Degradation of the veterinary fluoroquinolone antibiotic enrofloxacin (EFL) was studied with three strains of Gloeophyllum, basidiomycetous fungi thought to produce extracellular hydroxyl radicals. Metabolites generated in a mineral medium were analyzed by combined high-performance liquid chromatography/high-resolution electrospray ionization mass spectrometry. Their origin was inferred from peak doublets representing 12C and 14C isotopomers detected at a defined proportion. From each exact molecular mass, the molecular formula was derived for which the most probable chemical structure was postulated, using for guidance 18 known EFL metabolites. All supernatants provided similar metabolite patterns, with the most comprehensive consisting of 87 compounds. These metabolites belonged to five families headed by EFL, its oxidatively decarboxylated or defluorinated congeners, an isatin-, and an anthranilic acid-type derivative. Metabolites hydroxylated in the aromatic part suggested the formation of three catechols and two oxidizable ortho-aminophenol-type compounds. After oxidation to the respective ortho-quinones or ortho-quinone imines and oxidative ring cleavage at one of three alternative sites, the formation of various cis,cis-muconic acid-type derivatives is likely, one of which could be detected. Anthranilic acid-type compounds provided two additional sites for ortho-aminophenol formation and aromatic ring cleavage. An “exploding” network of diverse EFL congeners produced by Gloeophyllum suggests the broad utility of our model for studying biodegradation.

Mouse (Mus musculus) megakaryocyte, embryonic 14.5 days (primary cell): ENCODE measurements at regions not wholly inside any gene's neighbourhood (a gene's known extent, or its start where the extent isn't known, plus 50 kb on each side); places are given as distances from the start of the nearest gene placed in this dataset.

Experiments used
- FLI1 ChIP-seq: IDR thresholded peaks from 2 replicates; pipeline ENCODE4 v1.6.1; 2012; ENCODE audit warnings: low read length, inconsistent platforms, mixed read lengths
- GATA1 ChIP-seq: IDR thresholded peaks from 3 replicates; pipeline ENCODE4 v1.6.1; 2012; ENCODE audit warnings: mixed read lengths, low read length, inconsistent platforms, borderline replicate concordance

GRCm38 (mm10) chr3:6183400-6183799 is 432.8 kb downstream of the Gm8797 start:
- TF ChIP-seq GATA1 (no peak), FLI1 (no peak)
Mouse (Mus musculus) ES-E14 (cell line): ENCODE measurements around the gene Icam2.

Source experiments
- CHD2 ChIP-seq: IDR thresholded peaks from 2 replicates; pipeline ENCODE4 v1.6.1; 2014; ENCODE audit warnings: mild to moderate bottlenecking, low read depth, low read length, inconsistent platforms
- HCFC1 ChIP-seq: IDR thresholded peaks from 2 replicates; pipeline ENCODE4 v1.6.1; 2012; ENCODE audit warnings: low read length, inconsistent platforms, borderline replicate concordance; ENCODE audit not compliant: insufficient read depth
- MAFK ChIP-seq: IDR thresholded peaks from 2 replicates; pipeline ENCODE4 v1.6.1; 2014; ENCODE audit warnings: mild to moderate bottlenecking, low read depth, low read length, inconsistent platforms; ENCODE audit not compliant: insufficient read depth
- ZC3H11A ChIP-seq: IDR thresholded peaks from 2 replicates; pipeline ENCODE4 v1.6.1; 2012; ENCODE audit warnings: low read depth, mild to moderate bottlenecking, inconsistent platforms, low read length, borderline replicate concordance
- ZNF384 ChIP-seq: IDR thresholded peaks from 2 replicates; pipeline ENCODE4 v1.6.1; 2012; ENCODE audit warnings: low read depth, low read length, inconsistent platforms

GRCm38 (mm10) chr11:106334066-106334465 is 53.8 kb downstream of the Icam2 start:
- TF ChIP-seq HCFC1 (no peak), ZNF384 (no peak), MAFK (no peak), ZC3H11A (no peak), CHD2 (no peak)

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The technical assistance of A. Lagojda, Bayer CropScience AG, in recording the HRMS spectra is gratefully acknowledged. We thank P. Wood, Bristol, UK, and J. Wesener, Bayer Industry Services, Leverkusen, for advice.
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Karl, W., Schneider, J. & Wetzstein, H. Outlines of an “exploding” network of metabolites generated from the fluoroquinolone enrofloxacin by the brown rot fungus Gloeophyllum striatum . Appl Microbiol Biotechnol 71, 101–113 (2006). https://doi.org/10.1007/s00253-005-0177-5
- Oxidative Cleavage
- Oxidative Decarboxylation
- Piperazine Ring